New Trend? Some post-industrial cities are revitalizing via clean re-industrialization

Re-industrialization with clean industries is emerging as the right revitalization strategy for many “post-industrial” communities.

Manufacturing jobs tend to create between 3 – 15 spin-off jobs via the multiplier effect. Contrast this with service-based employment, which seldom creates any spin-off jobs at all.

In San Francisco, California, the former site of the Hunters Point shipyard is now being developed with over 10,000 units of housing, 2.6 million square feet of office and R&D space, and about a half million square feet of retail.

The project will also include about 75,000 square feet of maker space, or less than 1% of the total building area, most of which will probably go to artisanal firms making food, fashion and furnishing, things like beer, bread and bicycles, sold to the upscale consumers of the region.

Meanwhile, in San Leandro, about ten miles almost directly east across the bay, there’s something far more significant going on: an under-the-radar renaissance of industrial production, in which companies making state-of-the-art products sold around the world are taking over factories and warehouses.

The Hunters Point redevelopment is an extreme example of gentrification, the conversion of a former jobs center to “hipster” uses.

In contrast, the next-generation industry in the East Bay brings new money into the local economy and creates skilled, middle-class jobs.

If we want to get more of the latter, we need to understand and support what is going on there.

One of the central questions is how skilled technicians, not engineers, but production workers can afford to live within reasonable commute distance of these places. One answer is that these jobs pay well enough for workers to live nearby, or to endure a moderate commute.

For skilled machining, the jobs can easily pay $50,000 to $100,000 a year. That has helped companies like PCC Structurals lure machinists out from Detroit.

A looming question is what these companies will do when the Baby Boom dies out. At that point, they will need to hire skilled younger people, something they have had a hard time doing so far.

For example, when Bayer wanted to expand its biopharmaceuticals production in Berkeley, it could not find enough technicians. That expansion instead went to Germany, the loss of a new $700 million investment. There is so little attention to industrial production in the Bay Area that that loss barely made the news.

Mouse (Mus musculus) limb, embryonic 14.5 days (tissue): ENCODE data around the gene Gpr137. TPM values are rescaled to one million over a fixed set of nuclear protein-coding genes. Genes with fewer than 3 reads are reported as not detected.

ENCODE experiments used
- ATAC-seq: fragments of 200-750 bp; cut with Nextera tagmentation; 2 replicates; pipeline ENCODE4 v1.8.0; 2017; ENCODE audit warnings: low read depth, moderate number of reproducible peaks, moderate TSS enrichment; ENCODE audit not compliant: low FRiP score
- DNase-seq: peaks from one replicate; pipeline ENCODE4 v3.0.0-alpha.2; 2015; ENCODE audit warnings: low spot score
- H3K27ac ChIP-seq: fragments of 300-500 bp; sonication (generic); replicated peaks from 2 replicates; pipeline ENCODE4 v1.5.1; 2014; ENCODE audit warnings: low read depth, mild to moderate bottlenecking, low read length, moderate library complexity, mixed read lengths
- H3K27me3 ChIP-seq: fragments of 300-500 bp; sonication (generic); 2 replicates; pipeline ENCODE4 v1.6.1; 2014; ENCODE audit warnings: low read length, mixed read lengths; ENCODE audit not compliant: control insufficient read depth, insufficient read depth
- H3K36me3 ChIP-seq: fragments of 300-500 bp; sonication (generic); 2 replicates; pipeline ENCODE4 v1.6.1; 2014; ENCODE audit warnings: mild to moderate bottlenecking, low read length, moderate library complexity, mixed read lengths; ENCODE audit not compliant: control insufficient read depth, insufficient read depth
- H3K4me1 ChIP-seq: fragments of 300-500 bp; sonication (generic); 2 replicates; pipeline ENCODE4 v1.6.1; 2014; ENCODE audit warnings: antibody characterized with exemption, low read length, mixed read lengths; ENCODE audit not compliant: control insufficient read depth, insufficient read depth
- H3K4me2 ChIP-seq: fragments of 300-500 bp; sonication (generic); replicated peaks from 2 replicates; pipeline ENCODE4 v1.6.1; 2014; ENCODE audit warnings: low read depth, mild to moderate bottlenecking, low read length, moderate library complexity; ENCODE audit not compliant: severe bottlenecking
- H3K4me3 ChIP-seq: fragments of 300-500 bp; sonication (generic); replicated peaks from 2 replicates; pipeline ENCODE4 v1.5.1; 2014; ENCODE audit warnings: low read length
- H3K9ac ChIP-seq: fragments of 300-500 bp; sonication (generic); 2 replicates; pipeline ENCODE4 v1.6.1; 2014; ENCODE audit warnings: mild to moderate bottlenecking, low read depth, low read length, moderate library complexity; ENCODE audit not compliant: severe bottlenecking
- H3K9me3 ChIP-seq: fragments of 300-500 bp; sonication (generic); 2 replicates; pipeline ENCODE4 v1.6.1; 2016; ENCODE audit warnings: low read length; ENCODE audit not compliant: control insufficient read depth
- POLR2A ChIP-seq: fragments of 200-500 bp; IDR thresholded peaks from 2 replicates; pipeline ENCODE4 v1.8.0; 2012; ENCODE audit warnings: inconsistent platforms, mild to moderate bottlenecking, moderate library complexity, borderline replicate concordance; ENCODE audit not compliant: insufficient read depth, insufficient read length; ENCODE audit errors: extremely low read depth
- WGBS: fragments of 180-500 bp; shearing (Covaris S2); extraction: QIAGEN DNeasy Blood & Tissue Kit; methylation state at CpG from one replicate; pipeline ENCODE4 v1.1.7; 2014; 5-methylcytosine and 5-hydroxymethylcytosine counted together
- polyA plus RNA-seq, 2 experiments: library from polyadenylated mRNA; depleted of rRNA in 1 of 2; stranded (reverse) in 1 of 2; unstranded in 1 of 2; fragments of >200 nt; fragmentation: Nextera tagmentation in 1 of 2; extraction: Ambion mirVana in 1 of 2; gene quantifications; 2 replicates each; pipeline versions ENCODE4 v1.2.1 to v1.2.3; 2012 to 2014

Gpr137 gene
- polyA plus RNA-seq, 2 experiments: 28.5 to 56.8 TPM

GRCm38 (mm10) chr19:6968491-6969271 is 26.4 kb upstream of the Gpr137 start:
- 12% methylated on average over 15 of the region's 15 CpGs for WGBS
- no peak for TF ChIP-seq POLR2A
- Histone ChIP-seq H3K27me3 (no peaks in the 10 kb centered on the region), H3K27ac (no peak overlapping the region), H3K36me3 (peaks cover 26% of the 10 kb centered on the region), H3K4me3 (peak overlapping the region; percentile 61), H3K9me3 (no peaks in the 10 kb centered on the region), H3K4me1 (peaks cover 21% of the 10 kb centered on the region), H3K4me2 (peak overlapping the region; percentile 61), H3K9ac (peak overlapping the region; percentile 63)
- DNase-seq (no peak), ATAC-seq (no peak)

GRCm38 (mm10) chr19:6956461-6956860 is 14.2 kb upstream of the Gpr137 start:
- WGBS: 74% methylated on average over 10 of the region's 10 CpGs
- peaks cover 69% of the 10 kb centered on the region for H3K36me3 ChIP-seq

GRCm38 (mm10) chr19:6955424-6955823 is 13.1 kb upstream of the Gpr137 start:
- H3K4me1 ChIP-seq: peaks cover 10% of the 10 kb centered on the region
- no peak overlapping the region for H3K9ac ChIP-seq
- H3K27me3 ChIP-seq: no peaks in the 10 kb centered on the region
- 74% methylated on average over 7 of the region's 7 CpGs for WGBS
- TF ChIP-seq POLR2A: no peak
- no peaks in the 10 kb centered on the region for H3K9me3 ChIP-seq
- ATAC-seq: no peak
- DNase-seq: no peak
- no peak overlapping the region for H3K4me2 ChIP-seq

To avoid gentrification, we can’t simply subsidize housing costs but need to increase the spending power of the working people, by training them for higher-paid work.

Here’s a bit of background on San Leandro’s economic history and recent revitalization attempts:

The city has long been home to many food processing operations, and is home to many corporate businesses such as JanSport, The North Face, Ghirardelli, OSIsoft, Otis Spunkmeyer, and a Coca-Cola bottling plant. Maxwell House operated a coffee roasting plant—where the Yuban brand was produced, from 1949 until 2015—when it was closed as part of a cost-cutting plan instituted by parent company Kraft Foods.

Under Mayor Stephen H. Cassidy, the city set the goal in 2012 of “becoming a new center of innovation in the San Francisco Bay Area.” San Leandro came “out of the downturn like few places around, attracting tech startups, artists and brewers to a one-time traditional industrial hub.

In January 2011, Cassidy and Dr. J. Patrick Kennedy, a San Leandro resident, and president and founder of OSIsoft, one of the City’s largest employers, “began developing the public-private partnership that would become Lit San Leandro,” a high speed, fiber optic broadband network. In October 2011, the city approved the license agreement that allowed the installation of the fiber-optic cables in the existing conduits under San Leandro streets.

In 2012, San Leandro was awarded a $2.1 million grant from the U.S. Economic Development Administration to add 7.5 miles to that network. By 2014, the network expansion was completed bringing the total length of fiber in the city to over 18 miles. The network is capable of transmitting at up to 10Gbit/s and is currently only available to business users.

The Zero Net Energy Center, which opened in 2013, is a 46,000 square foot electrician training facility created by the International Brotherhood of Electrical Workers Local 595 and the Northern California chapter of the National Electrical Contractors Association. Training includes energy efficient construction methods, while the facility itself operates as a zero-energy building.

So, it seems that San Leandro has done a decent job of positioning itself for revitalization via clean reindustrialization.

Featured 2006 photo of San Leandro is by Walter Siegmund via Wikimedia Commons.

See article by Rod Stevens in New Geography.

You must be logged in to post a comment